Throughout history the denial of earthly nourishment has been a practice of yogis, gurus, monks and other spiritual seekers who seek to cultivate a state of transcendence, free of ego- who are trying, step-by-step to make it across the line to another, better, more true place. Incidentally, a place which exists outside of corporeality, and therefore outside of the biological sex that for most people for most of history, has spawned gendered life-scripts.

Taking away the mystical nature of women’s self-denial, of their self-exposure to elements that could destroy them, of their testing the limits of their own earthly bodies and in some cases insisting on being the authors of their own suffering and even of their own deaths, is yet another form of misogyny.

As for Dick…

Rumi was a Sufi mystic who sang the merits of doing the work of ego-dissolution in relationship. He says in his poem “Checkmate”-

“Those who make you return, for whatever reason, to God’s solitude, be grateful to them. Worry about the others who give you delicious comforts that keep you from prayer. Friends are enemies sometimes, and enemies friends.”


“If you can’t do this work yourself, don’t worry

You don’t even have to make a decision one way or another.

The Friend, who knows a lot more than you do,

Will bring difficulties, and grief, and sickness-

As medicine, as happiness,

As the essence of the moment when you’re beaten,

When you hear Checkmate, and can finally say

With Hallaj’s voice,

I trust you to kill me.”


The essential exchange here can be understood as one between two humans- a person and her “friend”, however, the “friend” in Rumi is also understood to be God- a divine intervention, and agent of ego-destruction that scours off the shell of human personality to reveal the divine presence in the one being broken down, allowing her to speak with the holy voice of Hallaj, to use this new voice in agreeing to her own destruction, which is actually, in effect, not a destruction at all but a transformation into something truer, more enlightened than what she was before.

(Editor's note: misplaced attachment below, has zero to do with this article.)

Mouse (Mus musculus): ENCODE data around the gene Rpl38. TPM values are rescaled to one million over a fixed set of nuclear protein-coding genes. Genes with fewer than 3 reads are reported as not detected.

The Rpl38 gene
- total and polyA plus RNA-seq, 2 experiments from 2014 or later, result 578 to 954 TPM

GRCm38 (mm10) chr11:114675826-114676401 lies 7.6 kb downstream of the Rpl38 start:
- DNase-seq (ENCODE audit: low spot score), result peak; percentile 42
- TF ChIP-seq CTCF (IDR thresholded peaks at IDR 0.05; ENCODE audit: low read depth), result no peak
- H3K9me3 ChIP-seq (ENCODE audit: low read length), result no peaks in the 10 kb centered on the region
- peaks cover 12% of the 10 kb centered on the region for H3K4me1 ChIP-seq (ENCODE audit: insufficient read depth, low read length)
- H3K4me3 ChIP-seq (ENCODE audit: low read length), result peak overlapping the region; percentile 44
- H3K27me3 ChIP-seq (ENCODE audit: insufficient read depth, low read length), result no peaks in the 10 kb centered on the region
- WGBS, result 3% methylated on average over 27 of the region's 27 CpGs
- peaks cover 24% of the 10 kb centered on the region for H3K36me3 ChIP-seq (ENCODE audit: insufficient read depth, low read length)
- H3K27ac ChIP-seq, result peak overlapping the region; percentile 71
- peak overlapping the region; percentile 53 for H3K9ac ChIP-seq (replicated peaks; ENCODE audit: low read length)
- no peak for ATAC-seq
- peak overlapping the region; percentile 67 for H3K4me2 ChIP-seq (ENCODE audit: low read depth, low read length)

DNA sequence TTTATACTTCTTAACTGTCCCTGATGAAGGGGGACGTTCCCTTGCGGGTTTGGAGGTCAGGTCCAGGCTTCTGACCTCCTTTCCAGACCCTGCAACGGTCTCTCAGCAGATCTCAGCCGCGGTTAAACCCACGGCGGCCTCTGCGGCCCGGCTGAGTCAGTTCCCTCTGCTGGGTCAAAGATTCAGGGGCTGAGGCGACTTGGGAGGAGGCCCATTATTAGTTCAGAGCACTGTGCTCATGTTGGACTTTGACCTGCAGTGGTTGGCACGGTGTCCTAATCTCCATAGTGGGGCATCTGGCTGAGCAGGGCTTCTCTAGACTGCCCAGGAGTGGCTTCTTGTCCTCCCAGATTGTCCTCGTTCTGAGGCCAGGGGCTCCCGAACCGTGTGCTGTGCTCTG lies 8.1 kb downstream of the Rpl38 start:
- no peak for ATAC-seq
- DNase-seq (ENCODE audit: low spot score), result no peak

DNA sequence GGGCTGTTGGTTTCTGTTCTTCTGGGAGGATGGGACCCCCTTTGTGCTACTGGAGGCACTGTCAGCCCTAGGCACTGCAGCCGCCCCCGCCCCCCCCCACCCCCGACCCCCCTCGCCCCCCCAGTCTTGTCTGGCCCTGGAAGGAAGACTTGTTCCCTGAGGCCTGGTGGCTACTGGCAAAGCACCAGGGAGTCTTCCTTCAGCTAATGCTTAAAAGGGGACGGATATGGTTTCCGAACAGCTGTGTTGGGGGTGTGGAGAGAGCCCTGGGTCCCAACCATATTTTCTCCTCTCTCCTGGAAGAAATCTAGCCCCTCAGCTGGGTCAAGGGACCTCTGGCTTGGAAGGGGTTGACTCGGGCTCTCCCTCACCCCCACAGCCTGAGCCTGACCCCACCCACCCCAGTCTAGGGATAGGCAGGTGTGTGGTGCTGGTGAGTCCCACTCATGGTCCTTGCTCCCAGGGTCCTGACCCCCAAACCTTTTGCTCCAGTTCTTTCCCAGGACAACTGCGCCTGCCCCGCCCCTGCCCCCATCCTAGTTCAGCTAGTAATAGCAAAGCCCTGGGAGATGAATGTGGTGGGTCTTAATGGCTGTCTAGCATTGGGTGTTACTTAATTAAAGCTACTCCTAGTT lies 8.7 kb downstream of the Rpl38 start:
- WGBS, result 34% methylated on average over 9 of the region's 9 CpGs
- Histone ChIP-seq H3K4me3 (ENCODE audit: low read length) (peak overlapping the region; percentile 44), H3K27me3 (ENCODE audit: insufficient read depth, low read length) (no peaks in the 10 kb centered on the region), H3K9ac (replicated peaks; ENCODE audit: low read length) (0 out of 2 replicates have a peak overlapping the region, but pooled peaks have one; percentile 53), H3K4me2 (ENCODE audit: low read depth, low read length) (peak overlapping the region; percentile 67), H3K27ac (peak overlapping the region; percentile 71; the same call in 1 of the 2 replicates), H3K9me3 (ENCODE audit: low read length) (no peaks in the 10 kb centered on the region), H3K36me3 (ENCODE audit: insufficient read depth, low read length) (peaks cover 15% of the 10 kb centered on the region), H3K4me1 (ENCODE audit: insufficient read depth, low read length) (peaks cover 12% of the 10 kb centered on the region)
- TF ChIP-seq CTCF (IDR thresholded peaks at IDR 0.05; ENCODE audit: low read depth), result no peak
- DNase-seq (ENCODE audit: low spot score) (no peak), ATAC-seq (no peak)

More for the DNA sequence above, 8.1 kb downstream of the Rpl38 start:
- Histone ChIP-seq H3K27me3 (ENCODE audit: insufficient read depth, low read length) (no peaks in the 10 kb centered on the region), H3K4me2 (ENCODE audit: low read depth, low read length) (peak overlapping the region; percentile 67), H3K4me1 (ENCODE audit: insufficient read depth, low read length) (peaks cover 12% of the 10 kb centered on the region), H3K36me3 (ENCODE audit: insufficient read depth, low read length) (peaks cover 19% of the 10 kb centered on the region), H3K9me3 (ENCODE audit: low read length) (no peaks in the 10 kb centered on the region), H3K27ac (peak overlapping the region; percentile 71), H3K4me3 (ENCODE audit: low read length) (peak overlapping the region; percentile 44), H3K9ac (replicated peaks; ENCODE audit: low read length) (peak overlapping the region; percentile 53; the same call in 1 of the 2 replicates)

In I love Dick, Dick seems most disturbed when he starts to suspect that this intelligent woman is using him not for sex (as others may be, like “Kayla”, the “Bimbo on the answering machine”), but as “the Friend”- as an ego-corrosive, as a vital male catalyst in a mystical and intellectual prostration.

What he, as intelligent as he is, has not been in any way prepared by his life and education to process, is that for her their relationship is so profoundly not about him and his dick, but about her and her enlightenment.

Chris says “let me be your lap dog” to Dick, thereby directing their sexual encounter to make herself lower- as low as she can be in relation to him. After all, we can only know our position in relation: She needs Dick because to be lower is to be lower than something or someone outside of oneself.

And somewhere Simone Weil intones:

“la pesanteur fait descendre, l’aile fait monter.:

quelle aile a la deuxieme puissance peut faire descendre sans pesanteur?”

(Gravity causes downward motion, a wing causes rising motion-

But what wing to the second power could cause a lowering without Gravity?)